AP2’s stainless steel converter was assembled from prefabricated modules, simplifying installation.
development and TFM Social Community Fund projects are focused on supporting sustainable development of the concession communities by investing primarily in education, healthcare, infrastructure and agriculture. TFM was the proud recipient of two significant awards at the 2015 iPAD DRC Mining & Infrastructure conference in Kinshasa, winning recognition as both Mining Company of the Year and Best Performer in Environmental Management. These just highlight the ongoing commitment the company has made, both to its employees and the region.
Looking to the future
While Tenke is currently producing more copper and cobalt than ever before and serves as a major employer and
support for the entire region, the company refuses to simply rest on its laurels. The addition of the facility’s second sulfuric acid plant should help it reach new heights in the coming years, while also cutting costs. “Production of acid from AP2 allows processing of higher acid-consuming ore, and it is anticipated to provide an improvement to copper and cobalt production due to the certainty of acid supply at an improved operating cost compared to importing acid,” said Wellington. In addition, TFM continues to engage in exploration activities and metallurgical testing to evaluate the potential of the highly prospective minerals district at Tenke Fungurume. According to Songesa, “These analyses are being incorporated in future plans for potential expansions of production capacity, which could exceed 1 billion pounds of copper per year.” q
Tenke Fungurume is one of the largest copper producers in the Democratic Republic of Congo, producing 205,000 metric tons per year.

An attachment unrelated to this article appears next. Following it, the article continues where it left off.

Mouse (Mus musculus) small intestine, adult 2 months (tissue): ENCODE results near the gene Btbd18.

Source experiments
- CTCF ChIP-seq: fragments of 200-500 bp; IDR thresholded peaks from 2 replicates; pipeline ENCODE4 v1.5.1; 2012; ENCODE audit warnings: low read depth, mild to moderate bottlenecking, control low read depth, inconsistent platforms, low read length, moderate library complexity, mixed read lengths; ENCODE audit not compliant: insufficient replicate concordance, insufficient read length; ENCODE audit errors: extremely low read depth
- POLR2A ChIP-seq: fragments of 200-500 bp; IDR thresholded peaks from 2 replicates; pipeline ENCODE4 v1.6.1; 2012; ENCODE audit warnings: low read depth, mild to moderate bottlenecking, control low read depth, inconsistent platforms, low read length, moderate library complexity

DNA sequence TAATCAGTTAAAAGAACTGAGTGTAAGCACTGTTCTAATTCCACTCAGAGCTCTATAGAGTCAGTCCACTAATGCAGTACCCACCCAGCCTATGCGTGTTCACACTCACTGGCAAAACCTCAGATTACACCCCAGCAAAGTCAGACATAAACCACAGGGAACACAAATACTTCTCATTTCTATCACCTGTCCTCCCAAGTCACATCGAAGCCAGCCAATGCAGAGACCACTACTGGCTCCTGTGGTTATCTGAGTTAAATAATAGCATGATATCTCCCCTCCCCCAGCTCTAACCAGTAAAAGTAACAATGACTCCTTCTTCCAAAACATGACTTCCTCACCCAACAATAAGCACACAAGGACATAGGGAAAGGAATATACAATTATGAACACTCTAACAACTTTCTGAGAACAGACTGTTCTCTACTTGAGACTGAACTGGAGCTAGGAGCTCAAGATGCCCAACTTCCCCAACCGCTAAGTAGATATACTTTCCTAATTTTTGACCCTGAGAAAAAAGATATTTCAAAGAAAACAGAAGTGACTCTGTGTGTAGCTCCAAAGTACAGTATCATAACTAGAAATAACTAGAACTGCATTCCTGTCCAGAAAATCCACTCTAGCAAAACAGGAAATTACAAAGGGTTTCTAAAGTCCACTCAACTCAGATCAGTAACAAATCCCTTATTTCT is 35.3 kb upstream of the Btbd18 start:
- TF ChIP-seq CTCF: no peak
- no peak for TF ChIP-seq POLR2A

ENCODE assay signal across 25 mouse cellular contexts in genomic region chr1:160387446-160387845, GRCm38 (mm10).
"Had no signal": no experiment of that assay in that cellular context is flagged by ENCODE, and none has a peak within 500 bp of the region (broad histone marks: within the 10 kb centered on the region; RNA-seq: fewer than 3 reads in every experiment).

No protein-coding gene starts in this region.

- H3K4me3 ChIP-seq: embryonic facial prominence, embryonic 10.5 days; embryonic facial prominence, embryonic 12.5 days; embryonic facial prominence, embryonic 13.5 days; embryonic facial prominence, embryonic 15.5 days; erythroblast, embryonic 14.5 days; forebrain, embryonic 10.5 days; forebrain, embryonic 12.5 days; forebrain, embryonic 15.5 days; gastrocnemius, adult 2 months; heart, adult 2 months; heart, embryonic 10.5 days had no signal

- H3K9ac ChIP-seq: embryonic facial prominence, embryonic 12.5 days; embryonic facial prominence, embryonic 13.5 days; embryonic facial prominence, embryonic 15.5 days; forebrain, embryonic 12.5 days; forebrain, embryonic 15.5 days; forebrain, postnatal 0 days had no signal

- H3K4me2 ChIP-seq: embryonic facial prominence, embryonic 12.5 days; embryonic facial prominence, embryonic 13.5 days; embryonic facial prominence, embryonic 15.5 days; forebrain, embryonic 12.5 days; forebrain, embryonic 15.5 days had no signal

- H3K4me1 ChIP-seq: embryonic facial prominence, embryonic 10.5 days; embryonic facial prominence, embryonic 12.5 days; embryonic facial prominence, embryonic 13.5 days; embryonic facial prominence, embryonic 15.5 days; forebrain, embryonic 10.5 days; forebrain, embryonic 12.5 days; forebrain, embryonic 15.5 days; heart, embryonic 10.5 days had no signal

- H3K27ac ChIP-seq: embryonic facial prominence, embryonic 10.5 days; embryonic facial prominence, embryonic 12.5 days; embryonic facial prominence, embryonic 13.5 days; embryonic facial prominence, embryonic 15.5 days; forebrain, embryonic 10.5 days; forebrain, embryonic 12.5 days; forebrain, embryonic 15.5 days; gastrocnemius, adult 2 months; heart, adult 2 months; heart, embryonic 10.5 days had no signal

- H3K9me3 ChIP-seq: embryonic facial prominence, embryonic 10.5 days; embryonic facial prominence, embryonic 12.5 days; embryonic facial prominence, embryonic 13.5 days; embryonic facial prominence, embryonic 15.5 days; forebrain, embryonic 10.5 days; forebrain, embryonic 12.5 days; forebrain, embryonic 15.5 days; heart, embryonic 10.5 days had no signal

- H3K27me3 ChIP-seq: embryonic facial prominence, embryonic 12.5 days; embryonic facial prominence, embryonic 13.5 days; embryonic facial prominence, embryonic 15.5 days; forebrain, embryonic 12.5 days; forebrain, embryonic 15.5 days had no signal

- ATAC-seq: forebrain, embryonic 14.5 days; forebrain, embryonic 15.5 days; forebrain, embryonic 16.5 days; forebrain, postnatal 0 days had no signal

Global acid market: changing fundamentals
By: Fiona Boyd, Director, Acuity Commodities
As the first quarter of 2016 commenced, low commodity prices continued to overhang global markets. The most significant impact on the traded sulfuric acid market is lower consumption to support base metals leaching, which has resulted in significant demand destruction in markets such as Chile and the United States. Meanwhile, low crude prices continue to overhang the market, but by-product sulfur production has remained stable because of healthy refinery operating rates. Around 90 percent of sulfur is used to produce sulfuric acid and of the acid produced, around 50 percent is used to support phosphate fertilizer production. It is used as a raw material to process phosphate rock to produce phosphoric acid, a key intermediate in products such as diammonium phosphate (DAP). Last fall, signs of weakness in the phosphate fertilizer sector were beginning to emerge and sulfur prices began to respond accordingly. With limited demand for phosphate fertilizer products in key import markets such as India and Latin America, phosphate producers began to push for lower sulfur prices, particularly in China, the largest consumer of sulfur